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The Community Systems Strengthening initiative is an approach that promotes the development of informed, capable and coordinated communities, and community-based organizations, groups and structures. Under the initiative HFFG has established strong working partnerships with the Ghana Health Service structure at all levels- structures. Due to this, institutions like the National Tuberculosis Control Program (NTP), National Malaria Control Program (NMCP) and the National AIDS Control Program have provided technical support to the intervention which has reinitiated 19,656 HIV defaulters back on treatment and also helped identified 712 positive TB cases and still counting.



Under the Community Systems intervention of the WAPCAS/Global Fund NFM II intervention, 88 TB champions from 33 districts in 9 regions of Ghana were identified and empowered to undertake contact tracing, intensified case finding, DOT adherence counselling, follow-up on lost cases, drug monitoring at facilities, effective documentation and reporting. TB Champions from January 2019 to July 2020, were able to screen over 17,971 clients out of which 523 people from 6991 presume TB cases tested positive after going through TB testing at the various health facilities. Persons who tested positive were put on treatment.

TB Champions are persons who have been cured of TB and have dedicated their time and resources to serve as advocates in their communities to spread information on TB in order to get persons who might exhibit signs and symptoms of TB to get tested and if positive be enrolled on TB treatment.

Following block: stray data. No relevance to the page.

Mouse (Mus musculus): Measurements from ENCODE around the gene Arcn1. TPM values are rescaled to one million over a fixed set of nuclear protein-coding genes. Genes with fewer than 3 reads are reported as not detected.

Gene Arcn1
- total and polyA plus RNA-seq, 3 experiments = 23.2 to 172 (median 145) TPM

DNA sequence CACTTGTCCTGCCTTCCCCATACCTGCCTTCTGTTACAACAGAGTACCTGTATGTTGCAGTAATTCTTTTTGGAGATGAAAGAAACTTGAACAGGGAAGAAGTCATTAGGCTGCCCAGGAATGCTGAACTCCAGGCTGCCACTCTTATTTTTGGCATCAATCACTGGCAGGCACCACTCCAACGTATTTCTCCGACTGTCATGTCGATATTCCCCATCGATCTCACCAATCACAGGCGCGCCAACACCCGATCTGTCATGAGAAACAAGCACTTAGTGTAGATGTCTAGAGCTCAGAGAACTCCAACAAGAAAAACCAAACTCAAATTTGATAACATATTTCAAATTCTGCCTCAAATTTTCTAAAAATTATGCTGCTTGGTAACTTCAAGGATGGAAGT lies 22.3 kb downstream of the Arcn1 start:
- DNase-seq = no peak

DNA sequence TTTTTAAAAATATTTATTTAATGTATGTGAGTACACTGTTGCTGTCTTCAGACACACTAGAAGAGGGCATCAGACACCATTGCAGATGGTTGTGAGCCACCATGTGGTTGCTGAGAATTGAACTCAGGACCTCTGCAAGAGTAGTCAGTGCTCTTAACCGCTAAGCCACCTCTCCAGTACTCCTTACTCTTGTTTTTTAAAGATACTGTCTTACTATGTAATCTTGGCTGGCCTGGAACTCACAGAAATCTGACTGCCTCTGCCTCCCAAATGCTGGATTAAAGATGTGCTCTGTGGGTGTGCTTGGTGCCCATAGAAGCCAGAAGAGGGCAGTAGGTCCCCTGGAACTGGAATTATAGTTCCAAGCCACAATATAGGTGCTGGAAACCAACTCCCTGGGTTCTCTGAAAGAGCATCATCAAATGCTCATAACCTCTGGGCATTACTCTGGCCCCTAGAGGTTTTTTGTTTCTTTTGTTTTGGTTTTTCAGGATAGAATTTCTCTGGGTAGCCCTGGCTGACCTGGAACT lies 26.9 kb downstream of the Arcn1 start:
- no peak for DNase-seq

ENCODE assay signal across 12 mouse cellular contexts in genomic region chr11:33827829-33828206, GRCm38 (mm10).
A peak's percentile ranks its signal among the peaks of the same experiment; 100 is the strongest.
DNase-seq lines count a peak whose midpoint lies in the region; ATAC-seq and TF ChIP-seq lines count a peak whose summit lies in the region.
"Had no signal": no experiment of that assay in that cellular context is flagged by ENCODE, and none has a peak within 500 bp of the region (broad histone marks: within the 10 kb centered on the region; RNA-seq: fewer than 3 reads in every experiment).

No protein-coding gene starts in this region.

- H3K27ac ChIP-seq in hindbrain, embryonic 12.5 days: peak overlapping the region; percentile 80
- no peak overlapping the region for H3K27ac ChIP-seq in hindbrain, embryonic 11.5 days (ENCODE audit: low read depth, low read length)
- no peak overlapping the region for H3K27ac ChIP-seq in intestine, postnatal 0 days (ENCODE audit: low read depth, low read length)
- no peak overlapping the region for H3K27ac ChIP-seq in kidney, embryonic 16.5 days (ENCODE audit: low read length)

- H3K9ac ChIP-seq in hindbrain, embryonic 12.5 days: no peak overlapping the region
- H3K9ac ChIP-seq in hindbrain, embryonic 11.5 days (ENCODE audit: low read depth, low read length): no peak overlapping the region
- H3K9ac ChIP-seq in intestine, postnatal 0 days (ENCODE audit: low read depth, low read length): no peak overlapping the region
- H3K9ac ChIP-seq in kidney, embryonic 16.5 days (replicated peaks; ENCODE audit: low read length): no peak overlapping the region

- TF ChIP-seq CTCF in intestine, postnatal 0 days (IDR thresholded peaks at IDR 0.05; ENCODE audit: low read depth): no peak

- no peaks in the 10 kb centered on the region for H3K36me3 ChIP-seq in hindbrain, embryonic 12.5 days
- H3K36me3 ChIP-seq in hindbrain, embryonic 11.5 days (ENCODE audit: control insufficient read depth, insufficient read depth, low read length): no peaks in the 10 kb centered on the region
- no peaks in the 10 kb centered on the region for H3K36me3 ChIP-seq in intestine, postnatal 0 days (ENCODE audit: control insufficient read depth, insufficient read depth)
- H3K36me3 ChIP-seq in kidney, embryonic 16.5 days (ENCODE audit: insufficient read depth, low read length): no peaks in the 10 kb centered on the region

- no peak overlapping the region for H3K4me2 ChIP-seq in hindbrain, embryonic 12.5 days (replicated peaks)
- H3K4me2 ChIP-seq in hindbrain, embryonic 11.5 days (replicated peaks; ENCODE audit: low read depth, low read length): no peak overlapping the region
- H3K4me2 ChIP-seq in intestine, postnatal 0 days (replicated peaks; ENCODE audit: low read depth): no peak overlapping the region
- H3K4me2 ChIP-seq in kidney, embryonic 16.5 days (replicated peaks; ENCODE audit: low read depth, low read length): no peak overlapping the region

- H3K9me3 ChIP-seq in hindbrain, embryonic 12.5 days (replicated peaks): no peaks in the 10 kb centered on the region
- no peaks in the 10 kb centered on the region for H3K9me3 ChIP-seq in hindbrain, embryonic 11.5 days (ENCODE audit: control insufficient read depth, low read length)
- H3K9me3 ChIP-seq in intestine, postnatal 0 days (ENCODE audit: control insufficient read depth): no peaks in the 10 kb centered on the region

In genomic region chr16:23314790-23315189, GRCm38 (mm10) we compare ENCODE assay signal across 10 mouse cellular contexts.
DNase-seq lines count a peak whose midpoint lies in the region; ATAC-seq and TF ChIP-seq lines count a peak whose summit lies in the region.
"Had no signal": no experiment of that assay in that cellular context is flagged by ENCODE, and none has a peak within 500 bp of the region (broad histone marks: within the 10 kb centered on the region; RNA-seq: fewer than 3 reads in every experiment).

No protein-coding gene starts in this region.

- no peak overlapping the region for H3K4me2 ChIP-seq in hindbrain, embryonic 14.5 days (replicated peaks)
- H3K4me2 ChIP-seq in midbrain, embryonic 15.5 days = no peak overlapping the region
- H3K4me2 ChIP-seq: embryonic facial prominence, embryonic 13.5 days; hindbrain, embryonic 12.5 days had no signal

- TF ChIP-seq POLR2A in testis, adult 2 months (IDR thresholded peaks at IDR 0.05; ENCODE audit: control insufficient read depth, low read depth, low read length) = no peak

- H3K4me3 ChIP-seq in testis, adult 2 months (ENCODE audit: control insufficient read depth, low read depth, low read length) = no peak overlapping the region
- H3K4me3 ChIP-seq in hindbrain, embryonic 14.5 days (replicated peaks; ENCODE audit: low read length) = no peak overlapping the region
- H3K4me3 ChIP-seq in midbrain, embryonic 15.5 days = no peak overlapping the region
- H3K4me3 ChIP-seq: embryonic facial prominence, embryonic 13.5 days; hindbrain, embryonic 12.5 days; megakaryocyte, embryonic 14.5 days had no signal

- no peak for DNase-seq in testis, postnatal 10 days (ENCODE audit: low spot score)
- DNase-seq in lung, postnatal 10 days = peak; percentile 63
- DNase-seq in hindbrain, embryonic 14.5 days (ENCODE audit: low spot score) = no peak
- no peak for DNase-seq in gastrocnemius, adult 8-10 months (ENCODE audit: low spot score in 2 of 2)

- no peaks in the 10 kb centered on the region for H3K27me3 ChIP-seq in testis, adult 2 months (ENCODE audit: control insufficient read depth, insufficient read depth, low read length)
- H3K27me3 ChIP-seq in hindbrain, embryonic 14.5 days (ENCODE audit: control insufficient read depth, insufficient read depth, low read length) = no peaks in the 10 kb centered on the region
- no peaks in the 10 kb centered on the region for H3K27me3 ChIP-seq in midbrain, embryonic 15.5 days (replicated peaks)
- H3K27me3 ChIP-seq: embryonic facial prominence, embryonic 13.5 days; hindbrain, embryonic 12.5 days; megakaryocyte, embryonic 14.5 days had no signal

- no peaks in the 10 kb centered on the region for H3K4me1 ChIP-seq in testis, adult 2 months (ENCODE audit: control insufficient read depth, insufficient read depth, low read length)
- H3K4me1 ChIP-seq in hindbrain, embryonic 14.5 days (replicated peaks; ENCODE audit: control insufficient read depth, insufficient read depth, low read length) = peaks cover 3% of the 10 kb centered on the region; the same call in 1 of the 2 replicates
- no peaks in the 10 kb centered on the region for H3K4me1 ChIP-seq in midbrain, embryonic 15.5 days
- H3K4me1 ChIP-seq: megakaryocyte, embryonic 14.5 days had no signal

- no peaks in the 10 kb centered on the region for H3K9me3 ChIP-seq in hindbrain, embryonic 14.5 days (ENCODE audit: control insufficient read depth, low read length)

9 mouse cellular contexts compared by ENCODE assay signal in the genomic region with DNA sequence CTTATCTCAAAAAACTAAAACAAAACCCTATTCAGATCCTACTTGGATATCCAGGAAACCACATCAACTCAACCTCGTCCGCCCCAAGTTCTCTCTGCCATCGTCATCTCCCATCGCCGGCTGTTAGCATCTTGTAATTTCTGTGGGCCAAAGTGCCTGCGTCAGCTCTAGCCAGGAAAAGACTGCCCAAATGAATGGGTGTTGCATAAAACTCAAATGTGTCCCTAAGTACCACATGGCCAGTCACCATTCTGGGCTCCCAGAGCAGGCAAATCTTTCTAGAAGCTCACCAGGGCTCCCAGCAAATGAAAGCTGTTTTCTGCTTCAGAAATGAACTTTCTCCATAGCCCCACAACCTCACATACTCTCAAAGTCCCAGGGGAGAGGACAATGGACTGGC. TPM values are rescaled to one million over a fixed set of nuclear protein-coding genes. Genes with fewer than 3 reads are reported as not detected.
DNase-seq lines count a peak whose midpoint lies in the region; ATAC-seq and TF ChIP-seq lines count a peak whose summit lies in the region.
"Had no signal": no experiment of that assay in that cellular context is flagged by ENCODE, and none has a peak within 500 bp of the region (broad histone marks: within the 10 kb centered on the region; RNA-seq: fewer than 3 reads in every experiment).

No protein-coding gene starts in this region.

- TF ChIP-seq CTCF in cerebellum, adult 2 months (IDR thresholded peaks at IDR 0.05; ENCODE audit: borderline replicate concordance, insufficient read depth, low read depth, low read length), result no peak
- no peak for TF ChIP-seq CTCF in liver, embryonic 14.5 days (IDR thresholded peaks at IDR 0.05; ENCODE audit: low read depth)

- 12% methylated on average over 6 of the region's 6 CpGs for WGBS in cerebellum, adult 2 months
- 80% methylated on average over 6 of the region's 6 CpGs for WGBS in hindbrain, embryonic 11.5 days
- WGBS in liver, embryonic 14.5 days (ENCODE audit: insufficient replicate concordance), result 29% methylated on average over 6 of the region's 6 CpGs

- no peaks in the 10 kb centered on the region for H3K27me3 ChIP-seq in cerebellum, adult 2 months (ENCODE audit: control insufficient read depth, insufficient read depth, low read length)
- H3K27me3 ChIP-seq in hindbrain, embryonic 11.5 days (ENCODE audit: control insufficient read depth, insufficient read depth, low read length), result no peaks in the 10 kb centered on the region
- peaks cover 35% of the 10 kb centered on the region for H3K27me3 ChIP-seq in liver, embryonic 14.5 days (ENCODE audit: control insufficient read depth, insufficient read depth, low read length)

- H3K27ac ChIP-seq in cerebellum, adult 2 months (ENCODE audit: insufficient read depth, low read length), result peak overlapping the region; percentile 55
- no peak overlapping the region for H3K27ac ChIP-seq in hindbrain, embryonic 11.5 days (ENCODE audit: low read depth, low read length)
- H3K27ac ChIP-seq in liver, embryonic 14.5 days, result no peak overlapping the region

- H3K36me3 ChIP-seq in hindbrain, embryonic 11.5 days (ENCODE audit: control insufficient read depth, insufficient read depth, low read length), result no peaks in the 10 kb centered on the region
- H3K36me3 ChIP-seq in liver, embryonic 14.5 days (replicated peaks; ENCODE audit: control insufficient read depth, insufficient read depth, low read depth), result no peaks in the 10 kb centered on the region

Title: Psychosocial Needs Assessment of Frontline Workers Responding to Covid-19

Purpose              

To facilitate the development of Psychosocial Interventions to reduce Covid-19 related psychosocial distress and illnesses among frontline health workers and improve access to health care for people living with disabilities including mental disability

Location

Greater Accra and Western Regions

Duration             

24 November – 8th December  2020

Reporting  to HFFG/The PsyKForum Consortium

Deadline to submit Expression of Interest – 20th November, 2020

Scope of Work

  1. Design and develop a brief but detailed Instrument to conduct the psychosocial Needs Assessment of Frontline Workers in the selected regions of Ghana
  2. Include in the Instrument items to capture the modalities for the establishment of a Peer-Support System
  3. Include in the design options for the Survey Instrument to be administered electronically
  4. Use instrument to conduct the Needs Assessment
  5. Conduct analysis of data obtained and write a report of survey outcome

Key Deliverables

  1. A hard and Soft Copy of Survey Findings Report
  2. Detailed Mechanism for the establishment of a Peer Support System
  3. Recommendations for the development of Psychosocial Interventions for Frontline Workers
  4. Recommendations for the establishment of  a Referral and Crisis Support System for Frontline Workers

Background and Rationale

Healthcare workers are at the forefront of the coronavirus disease (COVID-19) emergency response. They are exposed to different hazards that put them at high risk of infection and are likely to experience physical and mental fatigue and stigma. With the continued spread of the COVID-19 pandemic, health systems in Ghana and around the world are working at full capacity, and this increases the risks for both health workers and the most vulnerable populations, including persons with disability who may face further barriers to access the health care and services they need.  

The HFFG/The PsyKForum Consortium has received funding from Options Consultancy Services under the Ghana Somubi Dwumadie Project to provide Psychosocial Support to assist health workers to take care of their emotional and mental wellbeing and to ensure they are supported to provide care to people with disabilities, including people with mental health disabilities.